I’ve said before that I don’t love English titles onscreen or in the opera house when an opera is sung in English. (Scroll down to the section on Britten’s Peter Grimes if you follow the link.) They seem geeky, to say the least, and only reinforce the notion that opera is — by nature — remote and unfathomable. (Even while they make it accessible. There’s a paradox there.)
Well, late in July, I saw Britten’s Billy Budd in a quite good production at the Santa Fe Opera. Of course there were titles, but I was also able to understand most of the singers, a good deal more than half the time they sing. And yes, the singers in this opera all are men; it’s women who have an especially hard time being understood, thanks to acoustical peculiarities with certain vowels sung on high notes. But still — I understood these singers most of the time.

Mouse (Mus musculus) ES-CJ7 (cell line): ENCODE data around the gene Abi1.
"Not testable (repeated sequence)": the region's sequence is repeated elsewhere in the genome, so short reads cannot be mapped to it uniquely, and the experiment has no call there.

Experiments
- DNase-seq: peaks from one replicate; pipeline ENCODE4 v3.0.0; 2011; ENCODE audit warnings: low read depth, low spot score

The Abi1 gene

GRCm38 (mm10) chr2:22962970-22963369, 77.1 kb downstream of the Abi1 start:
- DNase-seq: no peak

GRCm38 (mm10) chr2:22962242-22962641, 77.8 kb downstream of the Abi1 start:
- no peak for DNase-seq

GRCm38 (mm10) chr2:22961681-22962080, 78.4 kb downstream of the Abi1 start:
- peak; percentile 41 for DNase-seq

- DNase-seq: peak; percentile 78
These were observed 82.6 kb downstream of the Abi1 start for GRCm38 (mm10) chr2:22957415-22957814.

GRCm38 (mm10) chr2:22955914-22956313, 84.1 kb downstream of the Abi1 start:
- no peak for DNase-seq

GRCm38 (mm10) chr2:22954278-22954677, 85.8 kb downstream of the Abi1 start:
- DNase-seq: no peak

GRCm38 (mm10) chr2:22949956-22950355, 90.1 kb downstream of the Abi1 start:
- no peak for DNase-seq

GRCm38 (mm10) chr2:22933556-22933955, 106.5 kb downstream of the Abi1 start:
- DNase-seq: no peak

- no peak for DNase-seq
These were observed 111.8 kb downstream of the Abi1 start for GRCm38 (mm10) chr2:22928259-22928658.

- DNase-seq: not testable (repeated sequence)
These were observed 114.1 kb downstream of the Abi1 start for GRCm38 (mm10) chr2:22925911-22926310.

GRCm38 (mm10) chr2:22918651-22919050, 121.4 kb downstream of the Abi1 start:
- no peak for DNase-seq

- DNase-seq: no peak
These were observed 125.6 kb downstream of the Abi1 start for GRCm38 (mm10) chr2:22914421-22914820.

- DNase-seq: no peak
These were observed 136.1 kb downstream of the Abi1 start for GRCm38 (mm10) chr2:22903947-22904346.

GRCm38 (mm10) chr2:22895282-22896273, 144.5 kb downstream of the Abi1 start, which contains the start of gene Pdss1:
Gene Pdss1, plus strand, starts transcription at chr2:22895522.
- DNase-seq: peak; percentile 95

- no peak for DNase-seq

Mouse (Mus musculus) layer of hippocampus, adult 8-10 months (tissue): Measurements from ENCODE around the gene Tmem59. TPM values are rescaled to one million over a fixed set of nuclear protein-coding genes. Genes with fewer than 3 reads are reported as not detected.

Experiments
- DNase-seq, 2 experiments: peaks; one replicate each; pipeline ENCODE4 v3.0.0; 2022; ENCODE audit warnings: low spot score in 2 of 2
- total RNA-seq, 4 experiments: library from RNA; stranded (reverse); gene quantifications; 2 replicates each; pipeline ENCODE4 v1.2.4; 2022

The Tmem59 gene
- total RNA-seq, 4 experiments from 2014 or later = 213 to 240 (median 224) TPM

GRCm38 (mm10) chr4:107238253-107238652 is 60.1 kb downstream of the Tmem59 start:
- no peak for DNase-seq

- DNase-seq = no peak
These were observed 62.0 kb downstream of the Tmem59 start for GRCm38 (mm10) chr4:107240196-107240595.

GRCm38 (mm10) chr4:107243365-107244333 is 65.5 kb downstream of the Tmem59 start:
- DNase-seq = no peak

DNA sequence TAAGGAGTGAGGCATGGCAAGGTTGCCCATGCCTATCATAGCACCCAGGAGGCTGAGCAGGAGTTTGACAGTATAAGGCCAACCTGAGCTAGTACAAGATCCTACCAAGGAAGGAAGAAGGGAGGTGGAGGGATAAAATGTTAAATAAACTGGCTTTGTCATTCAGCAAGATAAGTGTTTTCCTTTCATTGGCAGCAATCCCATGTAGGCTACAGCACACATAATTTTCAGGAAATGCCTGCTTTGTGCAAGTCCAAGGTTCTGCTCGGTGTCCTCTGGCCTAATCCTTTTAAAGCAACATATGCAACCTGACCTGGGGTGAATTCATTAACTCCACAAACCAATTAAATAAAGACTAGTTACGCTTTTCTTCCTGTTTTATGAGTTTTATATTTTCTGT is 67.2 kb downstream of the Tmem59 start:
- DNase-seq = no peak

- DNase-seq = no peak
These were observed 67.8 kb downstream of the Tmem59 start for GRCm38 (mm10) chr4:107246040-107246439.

And it was when one of them suddenly sang one line — in the midst of a longish aria — that I couldn’t understand, that I suddenly realized what one of the problems is. There might be inherent problems in understanding the words when opera singers sing. There may have been problems like that even in smaller theaters in past centuries. (The texts of the operas being performed were routinely on sale, for instance, in 19th century Italy.) But how hard do we work, even now, on making sure opera singers can be understood?
Yes, an opera singer will be trained in diction — clarity and correct pronunciation of all languages — and coaches sometimes will work on those things, even with established professionals. But is there anyone sitting out in the house during rehearsals, telling singers when their words aren’t clear? I’ve never heard of that being done. Would a rehearsal be stopped because someone couldn’t be understood in the 25th row? Would anyone have told the singer who made me think all this, “Look, almost everything you sang was understandable, except the two phrases at the start of page 193 in the vocal score”?
And if we don’t work on this, why should we be surprised when singers’ words aren’t clear? They themselves can’t know when they’re understandable, and when they’re not. Maybe if we made this a higher priority, those strange, redundant, English-on-English titles wouldn’t be needed.